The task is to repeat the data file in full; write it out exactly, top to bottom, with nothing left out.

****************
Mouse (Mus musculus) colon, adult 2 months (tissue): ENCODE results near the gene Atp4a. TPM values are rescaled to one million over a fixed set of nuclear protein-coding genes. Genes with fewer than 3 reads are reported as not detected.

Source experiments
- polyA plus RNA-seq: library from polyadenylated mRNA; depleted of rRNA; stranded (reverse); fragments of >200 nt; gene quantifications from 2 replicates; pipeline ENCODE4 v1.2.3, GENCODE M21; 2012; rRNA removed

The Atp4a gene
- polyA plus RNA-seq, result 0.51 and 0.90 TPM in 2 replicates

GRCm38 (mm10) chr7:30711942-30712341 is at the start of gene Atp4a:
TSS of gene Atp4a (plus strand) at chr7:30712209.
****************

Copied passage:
Mouse (Mus musculus) colon, adult 2 months (tissue): ENCODE results near the gene Atp4a. TPM values are rescaled to one million over a fixed set of nuclear protein-coding genes. Genes with fewer than 3 reads are reported as not detected.

Source experiments
- polyA plus RNA-seq: library from polyadenylated mRNA; depleted of rRNA; stranded (reverse); fragments of >200 nt; gene quantifications from 2 replicates; pipeline ENCODE4 v1.2.3, GENCODE M21; 2012; rRNA removed

The Atp4a gene
- polyA plus RNA-seq, result 0.51 and 0.90 TPM in 2 replicates

GRCm38 (mm10) chr7:30711942-30712341 is at the start of gene Atp4a:
TSS of gene Atp4a (plus strand) at chr7:30712209.